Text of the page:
Example. ABC Co has nine employees. ABC pays Aidan, Bonnie, Catherine, David, and Eddie wages for 2,080 hours each for 2010. ABC pays Francine, Gary and Harry wages for 1,040 hours each for 2010. ABC pays Kieran wages for 2,300 hours for 2010. The total hours not exceeding 2,080 per employee is the sum of: –10,400 hours for the five employees paid for 2,080 hours each (5 x 2,080) plus –3,120 hours for the three employees paid for 1,040 hours each (3 x 1,040) plus –2,080 hours for the one employee paid for 2,300 hours (lesser of 2,300 and 2,080), which add up to 15,600 hours.

To calculate the number of FTEs, 15,600 is divided by 2,080, which results in 7.5, rounded to the next lowest whole number.

Average Annual Wages
A formula is also used to calculate average annual wages. The amount of average annual wages is determined by first dividing the total wages paid by the employer to employees during the employer’s tax year by the number of the employer’s FTEs for the year. The result is then rounded down to the nearest $1,000 (if not otherwise a multiple of $1,000).

Example. ABC Co. pays $224,000 in wages and has 10 FTEs. ABC’s average annual wages are $224,000 divided by 10 which equals $22,400, and is rounded down to the nearest $1,000 for a final number of $22,000

Owners and Family Members
Some individuals are excluded from the calculation of FTEs and average annual wages. These include a sole proprietor, a partner in a partnership, a shareholder owning more than two percent of an S corporation, and any owner of more than five percent of other businesses. Certain family members of these individuals are also excluded from the calculation of FTEs and average annual wages. These include a child, a parent, a sibling, and others. This list is not exhaustive. Please contact our office for more details about who is excluded from these calculations.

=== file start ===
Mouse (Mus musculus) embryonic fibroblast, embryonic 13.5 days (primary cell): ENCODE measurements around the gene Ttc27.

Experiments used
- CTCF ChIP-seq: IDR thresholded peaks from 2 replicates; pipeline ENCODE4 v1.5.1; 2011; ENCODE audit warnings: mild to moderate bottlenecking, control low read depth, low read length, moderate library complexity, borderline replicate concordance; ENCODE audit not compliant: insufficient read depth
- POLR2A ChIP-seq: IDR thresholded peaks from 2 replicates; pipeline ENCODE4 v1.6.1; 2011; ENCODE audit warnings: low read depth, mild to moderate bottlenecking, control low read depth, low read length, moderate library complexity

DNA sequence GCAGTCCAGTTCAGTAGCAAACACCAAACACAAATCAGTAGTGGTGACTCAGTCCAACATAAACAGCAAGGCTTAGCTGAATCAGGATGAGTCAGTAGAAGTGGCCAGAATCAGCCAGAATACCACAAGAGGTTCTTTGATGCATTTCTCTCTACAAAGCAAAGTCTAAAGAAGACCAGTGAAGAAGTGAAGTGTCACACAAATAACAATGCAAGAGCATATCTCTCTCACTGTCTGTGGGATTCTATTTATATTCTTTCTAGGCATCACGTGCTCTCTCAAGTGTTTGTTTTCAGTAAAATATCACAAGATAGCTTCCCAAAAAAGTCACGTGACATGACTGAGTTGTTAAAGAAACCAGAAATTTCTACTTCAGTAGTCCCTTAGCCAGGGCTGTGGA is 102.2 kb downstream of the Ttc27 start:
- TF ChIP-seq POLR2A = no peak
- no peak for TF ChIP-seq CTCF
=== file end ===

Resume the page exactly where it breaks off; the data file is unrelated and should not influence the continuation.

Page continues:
Premium Deduction
Employers generally may deduct the cost of health insurance premiums paid on behalf of employees. The health care reform package does not change this general rule. However, the amount of premiums that an employer may deduct is reduced by the amount of the small employer health care tax credit.

Qualifying Arrangement
Only premiums paid by the employer under a qualifying arrangement are counted in calculating the credit. Under a qualifying arrangement, the employer pays premiums for each employee enrolled in health care coverage offered by the employer in an amount equal to a uniform percentage (not less than 50 percent) of the premium cost of the coverage. The IRS is developing transition relief for 2010.

Additionally, the amount of an employer’s premium payments is capped in relation to the average premium for the small group market. The U.S. Department of Health and Human Services will determine the average premium for the small group market in a state.

Congress is currently reviewing the costs of premiums. The health care reform package includes a requirement, effective in 2011, that insurance companies spend at least 80 percent of premium revenue on actual health care. Additionally, the health care reform package establishes a process for the annual review of premium increases prior to their use along with public disclosure of how premium rates are determined.

Claiming the Credit
Qualified for-profit employers will claim the credit on their annual income tax return. The IRS is expected to advise how tax-exempt employers will claim the credit. Our office will keep you posted of developments.

According to the U.S. Department of Health and Human Services, a qualified small business can choose to start offering health insurance coverage to employees in 2010 and be eligible for the credit. If you are considering providing insurance coverage to your employees, please contact our office. If you have already been paying premiums, don’t leave maximizing the new credit to change; we can help you navigate the many federal rules that come into play.

As always, please contact our office if you have any questions about the new small employer health insurance tax credit.